Explorer Mikael Strandberg

Murmansk: Arriving to Robota 19

“I bought this Mercedes from Finland 20 years ago. It is that old!” the cab driver told me and continued: “Murmansk is so small today. Compared with how it was during the Soviet times. It was better back than.”
 
The taxi was beat up, but the driver very friendly. Like most Russians, open, opinionated, interested and helpful. Murmansk has about 300 000 inhabitants today. In 1989 it had 468 000. It is a shrinking Arctic port. I enjoyed the drive from the airport, situated 35 kms from the city. It took us through some green taiga, rivers and lakes. From the airplane I noticed that there were fewer forest clearings than I had expected. What I read in media beforehand, was that there is big clearings of forest all over the country. Bolsanaro style. And now forest fires were raging like mad all over Siberia. Murmansk had been affected too 2018. I did see some brutal clearings Soviet style, when it was man versus nature. But not many. At least not from the airplane.
 
A major reason for coming here was also to see for my own eyes. There´s few positive articles about Russia in Western media. But many alarmists one´s. Even though I knew time was short. But worth a try! Back in 2004-5 I spent a year along the Kolyma River. Many of my prejudice’s were killed. A few prevailed. For example, the environmental issues. Man had fought nature brutally along the river.
 
The taxi driver, Slava, talked about fishing and hunting. I talked about Yakutia. Or tried to with my poor Russian. Slava had only heard about nelma and nalim, but never chirr. (Yakutian fish). He also talked about the Chrusthevskas that Chrustyev shot up in no time after the war. And that life was easier in the Soviet time. Today it was hard to survive. He also worked as a bus driver. He took local tourist to Haparanda and Stockholm. He liked the local people in Haparanda. And he pointed out twice that during the Soviet times, their country was bigger and more powerful. And he mentioned all previous Soviet states, but forgot Kazakhstan both times.
 
He took me to a lookout point over Murmansk. Most visible were the huge building blocks of apartments. I saw the Kola Bay in the background, where the most famous icebreaker in the world is anchored today. Named after V.I Lenin. I wondered, are there any Lenin statues left in Murmansk? They are gone in most former Soviet cities.
 
I checked into the hotel, Park Inn and the receptionists were lovely. They mapped a 5 and a 10 km run for me in the city. And teased me. They helped me to a room and said food in the hotel restaurant was excellent. It wasn´t. Expensive and tasteless. Salmon. And I think it was mash. And too much mayo.
 
After doing my 7 km run along polluted, busy and interesting streets, I went for a walk. Since the previous night had been free of sleep, I only managed to walk most of Lenin Avenue (Lenin prospekt). I went to see the monument The Defenders Of The Russian North, but somehow missed it. I love Soviet kitsch. I did find a Lenin stature. And quite a few more paraphernalia from the Soviet times. The whole Avenue itself is a reminder of this era. Though modern Russia is taking over. The amount of shoe and perfume shops is staggering. I also saw hipsters, skateboarders, roller skaters and heavy metal fans. Even punk rockers! And lots of mums (some dads) pushing their babies with weary faces. But no handicapped people. I have never seen them in the streets of Russia. Where are they?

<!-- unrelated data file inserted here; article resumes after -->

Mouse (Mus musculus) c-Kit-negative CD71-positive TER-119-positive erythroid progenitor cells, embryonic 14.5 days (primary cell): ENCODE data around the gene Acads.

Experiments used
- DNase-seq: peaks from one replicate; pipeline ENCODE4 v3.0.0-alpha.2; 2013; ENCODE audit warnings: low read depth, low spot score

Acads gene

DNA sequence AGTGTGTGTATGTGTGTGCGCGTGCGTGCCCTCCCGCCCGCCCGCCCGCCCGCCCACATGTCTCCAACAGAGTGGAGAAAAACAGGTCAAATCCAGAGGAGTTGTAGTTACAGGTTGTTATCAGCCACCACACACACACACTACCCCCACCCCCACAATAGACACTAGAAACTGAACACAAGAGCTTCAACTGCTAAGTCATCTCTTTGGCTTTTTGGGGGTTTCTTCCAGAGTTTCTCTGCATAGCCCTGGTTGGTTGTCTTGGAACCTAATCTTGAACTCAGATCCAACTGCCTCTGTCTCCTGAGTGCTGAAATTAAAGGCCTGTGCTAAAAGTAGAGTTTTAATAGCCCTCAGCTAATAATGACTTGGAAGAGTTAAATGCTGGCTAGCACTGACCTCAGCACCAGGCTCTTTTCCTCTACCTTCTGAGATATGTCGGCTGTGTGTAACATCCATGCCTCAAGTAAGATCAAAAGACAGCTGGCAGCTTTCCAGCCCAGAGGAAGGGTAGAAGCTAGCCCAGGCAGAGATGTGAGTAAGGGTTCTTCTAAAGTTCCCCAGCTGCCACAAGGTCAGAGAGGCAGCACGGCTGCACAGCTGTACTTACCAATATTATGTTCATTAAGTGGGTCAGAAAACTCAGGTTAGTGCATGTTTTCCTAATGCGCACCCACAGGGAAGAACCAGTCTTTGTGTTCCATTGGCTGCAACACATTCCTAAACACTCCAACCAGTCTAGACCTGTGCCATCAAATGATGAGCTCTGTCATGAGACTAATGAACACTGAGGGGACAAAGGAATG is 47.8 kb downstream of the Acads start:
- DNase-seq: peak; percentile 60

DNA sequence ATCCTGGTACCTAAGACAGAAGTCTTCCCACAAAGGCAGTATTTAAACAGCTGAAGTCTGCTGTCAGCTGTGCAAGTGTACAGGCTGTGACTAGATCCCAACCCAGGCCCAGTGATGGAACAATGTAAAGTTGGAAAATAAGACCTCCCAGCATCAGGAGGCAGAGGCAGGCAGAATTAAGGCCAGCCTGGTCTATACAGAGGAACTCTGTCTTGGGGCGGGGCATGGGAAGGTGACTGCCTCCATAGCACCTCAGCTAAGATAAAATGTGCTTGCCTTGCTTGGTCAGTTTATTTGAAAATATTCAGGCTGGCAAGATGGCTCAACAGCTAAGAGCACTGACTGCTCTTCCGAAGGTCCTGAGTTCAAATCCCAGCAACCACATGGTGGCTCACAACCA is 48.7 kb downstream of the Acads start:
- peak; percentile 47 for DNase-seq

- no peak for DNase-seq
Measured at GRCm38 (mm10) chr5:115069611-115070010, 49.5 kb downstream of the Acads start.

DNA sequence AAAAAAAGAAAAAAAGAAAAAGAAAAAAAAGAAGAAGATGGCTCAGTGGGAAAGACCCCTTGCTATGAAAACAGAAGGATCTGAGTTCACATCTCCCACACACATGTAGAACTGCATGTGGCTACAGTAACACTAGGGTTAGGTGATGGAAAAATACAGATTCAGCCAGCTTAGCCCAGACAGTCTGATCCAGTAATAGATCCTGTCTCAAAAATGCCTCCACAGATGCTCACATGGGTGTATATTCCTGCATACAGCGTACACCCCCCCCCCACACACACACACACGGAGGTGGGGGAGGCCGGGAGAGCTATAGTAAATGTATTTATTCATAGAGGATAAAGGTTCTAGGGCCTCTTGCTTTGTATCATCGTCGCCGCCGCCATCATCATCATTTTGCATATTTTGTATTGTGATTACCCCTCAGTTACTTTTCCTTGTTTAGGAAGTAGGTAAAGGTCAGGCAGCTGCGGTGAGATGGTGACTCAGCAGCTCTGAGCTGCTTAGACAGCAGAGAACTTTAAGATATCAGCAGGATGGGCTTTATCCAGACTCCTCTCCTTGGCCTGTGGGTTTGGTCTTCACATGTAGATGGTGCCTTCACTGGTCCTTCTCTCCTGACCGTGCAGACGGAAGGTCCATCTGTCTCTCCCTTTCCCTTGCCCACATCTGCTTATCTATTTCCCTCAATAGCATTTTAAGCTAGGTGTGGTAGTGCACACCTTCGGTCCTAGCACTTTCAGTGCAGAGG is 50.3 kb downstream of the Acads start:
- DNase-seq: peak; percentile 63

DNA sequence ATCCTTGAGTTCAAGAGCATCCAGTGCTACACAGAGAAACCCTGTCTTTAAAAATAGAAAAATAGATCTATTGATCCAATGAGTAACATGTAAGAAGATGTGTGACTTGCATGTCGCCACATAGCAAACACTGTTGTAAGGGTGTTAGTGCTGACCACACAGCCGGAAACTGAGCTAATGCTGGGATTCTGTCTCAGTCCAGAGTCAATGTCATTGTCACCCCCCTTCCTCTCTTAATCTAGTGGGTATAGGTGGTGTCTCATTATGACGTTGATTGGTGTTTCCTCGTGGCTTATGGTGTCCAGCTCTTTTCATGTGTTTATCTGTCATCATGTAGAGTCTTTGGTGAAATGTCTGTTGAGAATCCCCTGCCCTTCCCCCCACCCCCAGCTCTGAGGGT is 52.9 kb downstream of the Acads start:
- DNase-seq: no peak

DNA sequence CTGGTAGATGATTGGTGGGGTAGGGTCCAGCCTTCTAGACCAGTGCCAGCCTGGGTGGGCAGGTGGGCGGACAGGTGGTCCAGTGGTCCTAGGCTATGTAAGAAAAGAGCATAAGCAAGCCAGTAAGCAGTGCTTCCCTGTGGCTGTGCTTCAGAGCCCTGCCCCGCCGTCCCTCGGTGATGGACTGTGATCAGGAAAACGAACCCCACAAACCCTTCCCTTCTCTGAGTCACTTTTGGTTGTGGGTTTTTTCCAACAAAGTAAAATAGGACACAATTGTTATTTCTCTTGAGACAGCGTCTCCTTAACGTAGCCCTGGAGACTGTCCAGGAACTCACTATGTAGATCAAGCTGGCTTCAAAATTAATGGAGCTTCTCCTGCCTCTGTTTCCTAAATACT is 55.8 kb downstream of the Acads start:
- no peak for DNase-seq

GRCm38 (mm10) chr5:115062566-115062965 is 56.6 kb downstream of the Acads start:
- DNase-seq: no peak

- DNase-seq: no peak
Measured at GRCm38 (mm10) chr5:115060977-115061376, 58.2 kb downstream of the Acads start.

The monument of A Bredov was spectacular. The heroism, muscles and passion was extreme. The Soviets were so good at marketing. Fight for the Motherland! And the Soviets had heavy casualties during the Great Patriotic War (2nd World War in the West). Lenin Avenue is a copy of all other Lenin Avenues from the Soviet Era. Wide, shady, big buildings and on and off statues and memorials. And one big central square. Here called Five Corners Square. The square offers two or three mall shady parks where elders relax and children play. There´s trolley buses zooming up and down the streets. And like in Warsaw people never walk against red light! Even though there´s no traffic.
 
I went into a small shop and bought kefyr, brown bread, cheese and bananas. Vegan choices are still far off and the booze and meat sections dominate. Prices are low. Murmansk is a nice city. In parts run down on the outside. But I know it is comfy on the inside. The surroundings are green and the Kolsky Bay must look great in winter. Temperatures seldom go below -30 C. Due to the North Atlantic warm currents. Which has also made the city into one of the countries prime naval bases. The inhabitants are simple and comfortably dressed. And like in most Arctic countries, serious looking. Until you get to know people. I did notice that women in general seemed to look after themselves. Whereas the men came across overweight and roughish. Quite often dressed in tracksuits. Too often smoking.
 
On route back I once again passed the Lenin statue. The former blood thirsty leader stood there with his cap in hand. As always overlooking his subjects below. I was told that at the fall of the Soviet Union, an attempt had been made to blow this precise monument into pieces. But this one withstood the dynamite!
 
Back at the hotel I fell asleep at 21.00 and woke up at 06.00. By the alarm. That exhausted. Great first day and it felt great to be back in Russia!
Why I was here? I was lucky enough to be part of a group of Swedish journalists who had been picked by Barents Press. Selected to be part of Robota 19. Of course i was wondering who the other journalists are. A good group dynamic makes a difference!
 
 
 

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